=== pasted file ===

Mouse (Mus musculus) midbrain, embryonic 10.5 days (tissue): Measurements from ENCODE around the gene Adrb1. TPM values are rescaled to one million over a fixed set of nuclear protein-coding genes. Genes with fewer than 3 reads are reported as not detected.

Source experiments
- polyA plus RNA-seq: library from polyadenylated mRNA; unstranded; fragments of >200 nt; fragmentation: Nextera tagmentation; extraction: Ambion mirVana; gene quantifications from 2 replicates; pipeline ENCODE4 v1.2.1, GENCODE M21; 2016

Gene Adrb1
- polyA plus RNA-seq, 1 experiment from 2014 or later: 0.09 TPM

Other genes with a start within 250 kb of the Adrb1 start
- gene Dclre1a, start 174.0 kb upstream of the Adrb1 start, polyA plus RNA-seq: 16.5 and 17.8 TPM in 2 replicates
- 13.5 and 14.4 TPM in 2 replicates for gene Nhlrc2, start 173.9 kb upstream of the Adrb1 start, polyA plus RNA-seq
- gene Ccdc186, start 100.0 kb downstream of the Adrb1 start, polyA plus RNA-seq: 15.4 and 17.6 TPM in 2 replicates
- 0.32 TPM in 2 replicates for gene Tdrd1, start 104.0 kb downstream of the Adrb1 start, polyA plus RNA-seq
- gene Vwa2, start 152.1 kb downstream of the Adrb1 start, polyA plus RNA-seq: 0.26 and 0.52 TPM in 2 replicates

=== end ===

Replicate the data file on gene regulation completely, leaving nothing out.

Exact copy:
Mouse (Mus musculus) midbrain, embryonic 10.5 days (tissue): Measurements from ENCODE around the gene Adrb1. TPM values are rescaled to one million over a fixed set of nuclear protein-coding genes. Genes with fewer than 3 reads are reported as not detected.

Source experiments
- polyA plus RNA-seq: library from polyadenylated mRNA; unstranded; fragments of >200 nt; fragmentation: Nextera tagmentation; extraction: Ambion mirVana; gene quantifications from 2 replicates; pipeline ENCODE4 v1.2.1, GENCODE M21; 2016

Gene Adrb1
- polyA plus RNA-seq, 1 experiment from 2014 or later: 0.09 TPM

Other genes with a start within 250 kb of the Adrb1 start
- gene Dclre1a, start 174.0 kb upstream of the Adrb1 start, polyA plus RNA-seq: 16.5 and 17.8 TPM in 2 replicates
- 13.5 and 14.4 TPM in 2 replicates for gene Nhlrc2, start 173.9 kb upstream of the Adrb1 start, polyA plus RNA-seq
- gene Ccdc186, start 100.0 kb downstream of the Adrb1 start, polyA plus RNA-seq: 15.4 and 17.6 TPM in 2 replicates
- 0.32 TPM in 2 replicates for gene Tdrd1, start 104.0 kb downstream of the Adrb1 start, polyA plus RNA-seq
- gene Vwa2, start 152.1 kb downstream of the Adrb1 start, polyA plus RNA-seq: 0.26 and 0.52 TPM in 2 replicates